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Are you looking for a good book to read? I suggest Sarah’s Key. It’s about a little girl who locks her brother in a cupboard, one where they liked to play because it was hidden in their home… like a secret.

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She locked him away in the depths of their house with a large heavy key. Similar to what you might see on a round metal ring. These old fashioned keys are history now, history like the secrets some of those keys locked up back then. Ugly little secrets… the kind you want to forget but seem to haunt you relentlessly – and maybe they should.

It takes you back- the long heavy key, back to when doors were cumbersome, solid wood – back to when everything was clumsily weighted, and a bit on the slower side- like communication. People often got the news late. It wasn’t like you could be updated every minute on twitter. Details were often missing. Rather than too many opinions and interpretations or too many facts and commentaries, there were obviously not enough. For had there been enough, surely history would read a little differently, would indeed have happened a little differently. One could hope A LOT differently.

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In our past world events were once looming heavy but learning about them – hearing the details, actually understanding what was going on, well, that was like the hidden cupboard. A place where the wall panels were so perfectly aligned you could never discover what was behind them without someone specifically showing you.

World events were a little like a secret.

How can that be, you say? More to the point, how could everyone let those world events happen if they weren’t more of a secret that not? Let’s use the Holocaust for example. That’s the subject in Sarah’s Key – half of it at least – the half that isn’t about her own personal family and family struggles. But whichever half you are reading it IS about difficult everyday human decisions that affect, well, lots of people’s lives. Affect them in a close up, intensely personal way, rather than a distant whole world away kind of way.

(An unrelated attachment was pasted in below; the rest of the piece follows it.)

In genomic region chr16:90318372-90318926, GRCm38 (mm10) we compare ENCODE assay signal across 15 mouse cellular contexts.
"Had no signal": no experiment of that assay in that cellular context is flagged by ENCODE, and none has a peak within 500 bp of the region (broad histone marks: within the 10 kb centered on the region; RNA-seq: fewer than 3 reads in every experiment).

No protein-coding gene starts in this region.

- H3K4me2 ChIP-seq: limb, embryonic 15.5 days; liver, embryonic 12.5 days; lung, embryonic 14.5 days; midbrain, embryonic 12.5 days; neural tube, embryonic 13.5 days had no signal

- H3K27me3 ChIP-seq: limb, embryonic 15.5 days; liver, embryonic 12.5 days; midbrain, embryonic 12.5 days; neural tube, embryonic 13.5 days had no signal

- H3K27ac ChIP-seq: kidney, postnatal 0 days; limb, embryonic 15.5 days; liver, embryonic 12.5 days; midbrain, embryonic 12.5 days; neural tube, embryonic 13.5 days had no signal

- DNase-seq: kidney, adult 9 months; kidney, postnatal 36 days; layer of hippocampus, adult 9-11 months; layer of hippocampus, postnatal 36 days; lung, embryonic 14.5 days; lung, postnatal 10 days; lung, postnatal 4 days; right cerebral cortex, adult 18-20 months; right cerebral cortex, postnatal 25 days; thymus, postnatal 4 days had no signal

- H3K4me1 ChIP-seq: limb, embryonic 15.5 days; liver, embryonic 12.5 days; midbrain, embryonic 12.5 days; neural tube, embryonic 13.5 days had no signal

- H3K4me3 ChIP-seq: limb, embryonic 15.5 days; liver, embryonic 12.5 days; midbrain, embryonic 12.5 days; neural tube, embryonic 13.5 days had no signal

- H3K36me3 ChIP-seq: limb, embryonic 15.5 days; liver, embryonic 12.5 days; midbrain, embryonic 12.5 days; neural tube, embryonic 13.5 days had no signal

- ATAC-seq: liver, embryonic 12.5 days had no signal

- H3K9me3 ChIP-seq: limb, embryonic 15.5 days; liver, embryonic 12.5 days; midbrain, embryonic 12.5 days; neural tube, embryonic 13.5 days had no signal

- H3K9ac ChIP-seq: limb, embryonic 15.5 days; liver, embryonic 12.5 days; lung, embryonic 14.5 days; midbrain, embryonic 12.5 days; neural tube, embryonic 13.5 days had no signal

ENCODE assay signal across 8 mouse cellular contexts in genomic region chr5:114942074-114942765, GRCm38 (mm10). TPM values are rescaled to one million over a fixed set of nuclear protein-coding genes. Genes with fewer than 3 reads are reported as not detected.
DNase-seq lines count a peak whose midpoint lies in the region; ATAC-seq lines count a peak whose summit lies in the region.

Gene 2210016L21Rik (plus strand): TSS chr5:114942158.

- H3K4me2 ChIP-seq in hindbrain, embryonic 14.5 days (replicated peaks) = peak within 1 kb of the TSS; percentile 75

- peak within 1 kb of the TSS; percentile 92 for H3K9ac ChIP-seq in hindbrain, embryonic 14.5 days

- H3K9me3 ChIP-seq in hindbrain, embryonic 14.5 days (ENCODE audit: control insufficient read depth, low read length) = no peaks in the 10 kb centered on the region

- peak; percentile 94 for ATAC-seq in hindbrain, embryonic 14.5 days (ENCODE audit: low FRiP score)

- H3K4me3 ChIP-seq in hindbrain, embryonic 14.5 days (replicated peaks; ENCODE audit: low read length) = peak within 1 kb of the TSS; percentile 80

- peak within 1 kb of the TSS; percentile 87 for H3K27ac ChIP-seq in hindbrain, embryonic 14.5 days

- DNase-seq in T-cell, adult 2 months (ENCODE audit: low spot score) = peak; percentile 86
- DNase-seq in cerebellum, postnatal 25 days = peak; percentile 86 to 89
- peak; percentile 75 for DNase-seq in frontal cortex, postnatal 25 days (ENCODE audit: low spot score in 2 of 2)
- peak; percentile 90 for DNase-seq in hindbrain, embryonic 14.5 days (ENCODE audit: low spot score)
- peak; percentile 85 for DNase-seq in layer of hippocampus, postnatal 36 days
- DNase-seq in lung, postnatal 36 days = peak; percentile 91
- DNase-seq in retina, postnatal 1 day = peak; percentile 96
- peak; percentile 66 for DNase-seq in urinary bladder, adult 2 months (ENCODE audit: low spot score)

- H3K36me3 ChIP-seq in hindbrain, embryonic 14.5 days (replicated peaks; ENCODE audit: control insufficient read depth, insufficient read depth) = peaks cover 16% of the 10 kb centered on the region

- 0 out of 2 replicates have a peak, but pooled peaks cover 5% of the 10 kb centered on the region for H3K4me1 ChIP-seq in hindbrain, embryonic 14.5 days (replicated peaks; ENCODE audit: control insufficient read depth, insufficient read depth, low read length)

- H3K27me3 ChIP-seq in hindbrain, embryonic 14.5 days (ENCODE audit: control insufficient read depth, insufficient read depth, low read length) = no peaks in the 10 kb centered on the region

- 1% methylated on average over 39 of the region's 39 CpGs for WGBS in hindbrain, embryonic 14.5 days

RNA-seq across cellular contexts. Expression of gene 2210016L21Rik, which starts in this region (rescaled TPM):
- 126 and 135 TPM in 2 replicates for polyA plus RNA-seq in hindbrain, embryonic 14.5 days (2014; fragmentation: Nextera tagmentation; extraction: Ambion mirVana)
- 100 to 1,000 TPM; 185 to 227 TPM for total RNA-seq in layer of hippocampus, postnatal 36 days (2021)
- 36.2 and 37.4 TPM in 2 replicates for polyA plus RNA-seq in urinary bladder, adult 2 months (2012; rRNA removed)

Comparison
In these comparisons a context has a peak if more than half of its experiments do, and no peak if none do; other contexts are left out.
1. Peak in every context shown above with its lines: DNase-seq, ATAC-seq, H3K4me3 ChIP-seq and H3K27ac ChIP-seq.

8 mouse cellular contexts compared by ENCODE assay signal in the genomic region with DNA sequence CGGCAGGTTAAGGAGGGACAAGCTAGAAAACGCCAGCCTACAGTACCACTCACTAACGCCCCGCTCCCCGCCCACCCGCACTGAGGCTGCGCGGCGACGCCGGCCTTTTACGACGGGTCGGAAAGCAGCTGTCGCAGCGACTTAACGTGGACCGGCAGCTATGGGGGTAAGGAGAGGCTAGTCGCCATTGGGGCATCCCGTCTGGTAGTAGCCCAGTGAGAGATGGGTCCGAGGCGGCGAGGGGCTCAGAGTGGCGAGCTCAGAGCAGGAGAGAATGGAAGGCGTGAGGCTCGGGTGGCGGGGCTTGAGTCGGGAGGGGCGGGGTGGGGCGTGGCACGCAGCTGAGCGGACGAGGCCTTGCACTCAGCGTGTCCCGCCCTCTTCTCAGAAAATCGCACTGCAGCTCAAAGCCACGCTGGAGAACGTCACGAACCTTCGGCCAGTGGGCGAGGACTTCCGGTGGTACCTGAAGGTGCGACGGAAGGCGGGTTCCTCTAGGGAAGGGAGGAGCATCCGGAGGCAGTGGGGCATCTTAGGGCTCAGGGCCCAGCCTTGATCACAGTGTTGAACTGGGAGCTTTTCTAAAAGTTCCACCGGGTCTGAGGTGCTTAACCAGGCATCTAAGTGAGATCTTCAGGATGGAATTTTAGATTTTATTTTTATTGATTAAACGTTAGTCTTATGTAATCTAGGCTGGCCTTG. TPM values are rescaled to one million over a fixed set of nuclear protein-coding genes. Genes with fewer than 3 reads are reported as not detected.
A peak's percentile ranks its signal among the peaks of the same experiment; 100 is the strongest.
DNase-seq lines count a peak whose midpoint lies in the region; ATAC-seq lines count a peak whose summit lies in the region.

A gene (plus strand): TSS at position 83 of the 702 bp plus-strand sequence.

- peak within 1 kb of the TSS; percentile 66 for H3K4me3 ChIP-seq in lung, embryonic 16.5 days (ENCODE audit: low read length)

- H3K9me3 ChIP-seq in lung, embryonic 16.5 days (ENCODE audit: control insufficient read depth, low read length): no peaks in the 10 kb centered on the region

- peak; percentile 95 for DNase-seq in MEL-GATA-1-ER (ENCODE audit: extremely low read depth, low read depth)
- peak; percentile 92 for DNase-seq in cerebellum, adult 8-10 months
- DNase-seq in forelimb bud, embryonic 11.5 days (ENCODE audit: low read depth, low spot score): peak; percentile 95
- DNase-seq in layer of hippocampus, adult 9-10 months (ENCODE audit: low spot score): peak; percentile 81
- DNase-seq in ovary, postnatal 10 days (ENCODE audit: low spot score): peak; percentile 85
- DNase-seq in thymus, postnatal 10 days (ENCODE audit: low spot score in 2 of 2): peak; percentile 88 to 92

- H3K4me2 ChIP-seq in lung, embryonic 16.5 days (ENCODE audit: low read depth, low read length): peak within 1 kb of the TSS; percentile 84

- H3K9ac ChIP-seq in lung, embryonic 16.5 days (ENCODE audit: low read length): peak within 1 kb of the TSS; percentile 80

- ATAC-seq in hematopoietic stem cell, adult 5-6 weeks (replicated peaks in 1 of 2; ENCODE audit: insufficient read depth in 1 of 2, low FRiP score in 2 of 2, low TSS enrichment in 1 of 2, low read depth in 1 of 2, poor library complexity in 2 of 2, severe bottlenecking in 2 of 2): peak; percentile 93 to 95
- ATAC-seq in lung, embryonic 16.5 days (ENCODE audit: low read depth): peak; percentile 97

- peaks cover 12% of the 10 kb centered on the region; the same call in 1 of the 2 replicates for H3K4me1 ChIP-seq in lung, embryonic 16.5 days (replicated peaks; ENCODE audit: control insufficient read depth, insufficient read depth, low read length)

During WW2, Jews were rounded up in France and shipped off on cattle cars to their death, while neighbors peaked curiously from behind window blinds, wondering, perhaps some of them worrying, but not knowing. Not knowing their Jewish neighbors were being sent to their death, or why. It was like a secret.

A very bad secret!

The Jews in France were, obviously, French Jews. They were rounded up by the French police (of course) or does that really make sense? Would one expect the French to gather their own French people for another country’s insane beliefs? To this day France is not sure why French police were rounding up French Jews for Hitler. What they are sure of is that it never should have happened. It is a permanent blemish on their country’s conscience.

As well it should be.

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And that’s just part of what Sarah’s Key is about. As for Sarah and her family, and concerning the little boy in the cupboard, I suggest you carve out a couple days to hide away somewhere – locked up with a large metal key… and read!

If you have read Sarah’s Key, what did YOU think? I would love to hear from you.

Kathryn is the author of Benjamin, available at all major booksellers.

Click here to Visit Amazon’s Kathryn Mattingly Page

Click on this link to read ‘Literary Fiction Lovers, Meet Kathryn Mattingly’ Feature Article by Lori Anderson at The Possibility Place

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